There is now a groundswell of expectation amongst the more politically active electorate in England for a parliament for us. This will immediately solve the long-festering West Lothian question regarding Scottish, Welsh, and Northern Irish members of the Westminster Parliament voting on issues related solely to England.
Already William Hague has been tasked by David Cameron to come up with a solution to the expectations of the ‘rest of England’ and when pressed by a reporter on the possibility of a Parliament for England, he responded: “We don’t want another layer of Government do we?” So already his remit is to deny the fundamental demand of the English activists.
I hear reported on the news this morning, Saturday 20 September, that the Labour Party will NOT support any changes worked out by the Conservatives before the next election.
The previous evening, Ed Miliband was interviewed and he said that following the next election, the Labour Government would set up a parliamentary study into necessary changes to the constitution. Doesn’t this sound very much like the promise of the Conservatives for a referendum on EU membership in 2017? Let’s offer them a carrot and kick the problem down the street.
Frankly I cannot see the Labour Party ever agreeing to a resolution of the West Lothian question because it would remove the present contingent of 41 Scottish Labour MPs from voting on English matters. It would also likely prevent a majority Labour Government in the English Parliament, maybe for generations.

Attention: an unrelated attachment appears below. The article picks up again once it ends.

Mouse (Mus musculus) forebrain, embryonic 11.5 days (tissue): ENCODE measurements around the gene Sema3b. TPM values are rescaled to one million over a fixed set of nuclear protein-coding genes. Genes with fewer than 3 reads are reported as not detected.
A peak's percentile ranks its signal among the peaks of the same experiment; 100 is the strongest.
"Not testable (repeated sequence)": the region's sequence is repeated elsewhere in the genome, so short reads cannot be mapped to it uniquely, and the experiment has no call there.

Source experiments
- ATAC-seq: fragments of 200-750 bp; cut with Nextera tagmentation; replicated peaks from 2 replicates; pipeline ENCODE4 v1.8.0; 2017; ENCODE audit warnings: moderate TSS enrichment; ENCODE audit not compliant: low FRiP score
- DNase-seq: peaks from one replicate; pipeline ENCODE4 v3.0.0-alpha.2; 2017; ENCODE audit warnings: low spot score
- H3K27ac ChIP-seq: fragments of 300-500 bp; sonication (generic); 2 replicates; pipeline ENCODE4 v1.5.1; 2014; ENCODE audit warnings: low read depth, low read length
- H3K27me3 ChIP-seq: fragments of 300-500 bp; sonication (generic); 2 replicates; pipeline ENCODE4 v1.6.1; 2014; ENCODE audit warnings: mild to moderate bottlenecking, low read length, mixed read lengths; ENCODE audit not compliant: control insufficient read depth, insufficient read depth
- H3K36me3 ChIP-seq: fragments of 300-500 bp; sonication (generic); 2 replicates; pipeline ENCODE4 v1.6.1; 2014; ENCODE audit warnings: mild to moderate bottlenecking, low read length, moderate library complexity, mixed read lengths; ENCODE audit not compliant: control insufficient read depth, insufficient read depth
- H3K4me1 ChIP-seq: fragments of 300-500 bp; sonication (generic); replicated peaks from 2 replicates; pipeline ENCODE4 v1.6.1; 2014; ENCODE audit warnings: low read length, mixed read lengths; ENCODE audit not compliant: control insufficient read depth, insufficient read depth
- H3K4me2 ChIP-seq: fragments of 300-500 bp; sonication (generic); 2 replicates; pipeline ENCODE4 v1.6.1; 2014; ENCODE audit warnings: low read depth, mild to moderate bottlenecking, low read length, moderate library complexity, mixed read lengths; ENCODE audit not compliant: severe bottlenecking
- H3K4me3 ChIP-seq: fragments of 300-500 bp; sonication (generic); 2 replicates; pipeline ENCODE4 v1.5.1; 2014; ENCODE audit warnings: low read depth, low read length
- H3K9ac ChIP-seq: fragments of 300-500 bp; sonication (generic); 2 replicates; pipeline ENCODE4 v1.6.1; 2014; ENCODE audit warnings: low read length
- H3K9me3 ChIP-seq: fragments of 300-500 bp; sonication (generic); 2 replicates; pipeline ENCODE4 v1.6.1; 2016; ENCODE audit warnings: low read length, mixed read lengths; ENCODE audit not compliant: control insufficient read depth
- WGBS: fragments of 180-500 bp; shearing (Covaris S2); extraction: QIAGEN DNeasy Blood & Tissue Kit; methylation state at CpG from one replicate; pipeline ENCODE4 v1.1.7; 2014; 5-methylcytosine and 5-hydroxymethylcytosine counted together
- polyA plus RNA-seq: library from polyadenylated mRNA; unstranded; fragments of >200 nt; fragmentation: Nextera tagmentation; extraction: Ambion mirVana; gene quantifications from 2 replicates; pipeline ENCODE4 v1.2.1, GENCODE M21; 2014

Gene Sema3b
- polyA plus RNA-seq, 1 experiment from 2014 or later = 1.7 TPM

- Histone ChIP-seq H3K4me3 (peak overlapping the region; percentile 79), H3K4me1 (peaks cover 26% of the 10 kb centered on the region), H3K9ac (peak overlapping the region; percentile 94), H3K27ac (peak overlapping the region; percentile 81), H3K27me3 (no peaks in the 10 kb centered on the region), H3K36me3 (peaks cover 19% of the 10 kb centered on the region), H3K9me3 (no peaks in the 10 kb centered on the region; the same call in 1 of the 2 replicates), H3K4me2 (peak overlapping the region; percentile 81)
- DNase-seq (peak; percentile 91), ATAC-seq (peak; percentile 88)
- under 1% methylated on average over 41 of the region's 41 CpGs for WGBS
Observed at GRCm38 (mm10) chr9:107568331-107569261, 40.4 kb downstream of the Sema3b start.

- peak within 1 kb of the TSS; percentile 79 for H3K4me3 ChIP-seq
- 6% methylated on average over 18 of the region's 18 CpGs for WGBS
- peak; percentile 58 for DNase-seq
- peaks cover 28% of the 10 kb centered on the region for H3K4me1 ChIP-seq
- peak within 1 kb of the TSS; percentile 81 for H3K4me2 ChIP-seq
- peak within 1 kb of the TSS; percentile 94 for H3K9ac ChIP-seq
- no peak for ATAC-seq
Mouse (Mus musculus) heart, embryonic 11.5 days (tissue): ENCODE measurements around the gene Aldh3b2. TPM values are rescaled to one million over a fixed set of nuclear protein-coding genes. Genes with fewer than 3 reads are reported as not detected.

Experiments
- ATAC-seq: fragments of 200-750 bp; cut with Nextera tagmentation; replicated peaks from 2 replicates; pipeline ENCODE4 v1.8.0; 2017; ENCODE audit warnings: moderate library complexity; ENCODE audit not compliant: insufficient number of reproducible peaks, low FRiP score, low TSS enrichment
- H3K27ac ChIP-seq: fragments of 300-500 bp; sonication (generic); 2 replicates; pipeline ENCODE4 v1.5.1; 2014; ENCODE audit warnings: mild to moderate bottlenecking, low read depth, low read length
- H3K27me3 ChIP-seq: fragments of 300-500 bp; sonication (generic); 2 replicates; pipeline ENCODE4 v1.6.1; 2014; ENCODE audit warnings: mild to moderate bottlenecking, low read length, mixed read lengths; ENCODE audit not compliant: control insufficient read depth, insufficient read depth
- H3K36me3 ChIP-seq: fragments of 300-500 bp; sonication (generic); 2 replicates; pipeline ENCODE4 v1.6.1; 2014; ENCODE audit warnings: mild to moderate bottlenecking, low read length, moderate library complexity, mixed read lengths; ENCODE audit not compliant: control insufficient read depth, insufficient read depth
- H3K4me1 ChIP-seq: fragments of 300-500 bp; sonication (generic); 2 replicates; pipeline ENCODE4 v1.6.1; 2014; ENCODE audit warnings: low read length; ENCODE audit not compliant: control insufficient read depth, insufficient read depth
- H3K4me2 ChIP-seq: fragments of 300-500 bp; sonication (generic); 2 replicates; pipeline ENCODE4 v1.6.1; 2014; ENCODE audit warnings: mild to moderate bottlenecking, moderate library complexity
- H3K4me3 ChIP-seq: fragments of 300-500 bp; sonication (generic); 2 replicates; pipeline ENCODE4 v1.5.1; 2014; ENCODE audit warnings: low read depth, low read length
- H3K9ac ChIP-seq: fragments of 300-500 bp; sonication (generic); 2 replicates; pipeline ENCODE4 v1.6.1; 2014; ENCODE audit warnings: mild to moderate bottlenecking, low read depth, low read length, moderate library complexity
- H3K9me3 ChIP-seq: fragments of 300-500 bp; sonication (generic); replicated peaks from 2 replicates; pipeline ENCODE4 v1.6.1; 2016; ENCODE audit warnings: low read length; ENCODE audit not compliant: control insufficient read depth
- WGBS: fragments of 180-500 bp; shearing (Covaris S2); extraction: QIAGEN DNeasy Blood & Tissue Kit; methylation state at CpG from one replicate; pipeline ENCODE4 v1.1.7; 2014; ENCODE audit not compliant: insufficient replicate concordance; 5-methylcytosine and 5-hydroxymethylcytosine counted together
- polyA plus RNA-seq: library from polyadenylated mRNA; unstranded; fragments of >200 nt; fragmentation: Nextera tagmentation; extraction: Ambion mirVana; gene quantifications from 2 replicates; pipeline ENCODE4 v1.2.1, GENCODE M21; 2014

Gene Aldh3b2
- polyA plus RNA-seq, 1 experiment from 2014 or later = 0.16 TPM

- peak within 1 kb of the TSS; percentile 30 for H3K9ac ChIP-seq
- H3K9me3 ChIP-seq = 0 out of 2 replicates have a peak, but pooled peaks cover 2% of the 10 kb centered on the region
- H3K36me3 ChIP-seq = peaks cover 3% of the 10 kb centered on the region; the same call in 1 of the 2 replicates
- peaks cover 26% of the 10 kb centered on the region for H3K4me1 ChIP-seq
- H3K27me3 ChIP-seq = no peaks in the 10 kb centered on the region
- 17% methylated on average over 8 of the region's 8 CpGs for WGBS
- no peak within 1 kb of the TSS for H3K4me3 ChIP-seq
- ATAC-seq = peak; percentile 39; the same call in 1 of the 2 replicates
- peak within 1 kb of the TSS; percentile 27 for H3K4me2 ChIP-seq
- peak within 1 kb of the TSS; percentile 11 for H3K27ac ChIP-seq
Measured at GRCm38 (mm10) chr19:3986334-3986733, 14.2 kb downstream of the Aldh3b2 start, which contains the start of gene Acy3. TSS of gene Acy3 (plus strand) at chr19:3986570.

So the problem is that actually, neither the Conservatives nor Labour would ever agree to any constitutional change that would limit their party’s hold on power and reduce their ability to feed from the gravy train. Only by reducing the number of MPs from both parties will we ever be able to achieve real change in the constitution.
Regardless of ‘The Establishment’, what the people of these islands need is, in my opinion, a federation of states of Britain. It could be called a number of things, from United States of Britain (USB), or United Isles of Britain. It needs a federal government formed partly from peers and partly from elected members. This will deal with issues common to all member states on foreign policy, the military, monetary policy, core taxation, industry, energy generation, fisheries & agricultural policy and overseas trade.
All policies specific to each member state, including additional taxation, should be left to their own parliaments to suit their own needs. I would hope that Eire could also be part of the federation because they are part of these islands and share with us much trade and fishing and the need for fishery protection within newly enforced territorial waters.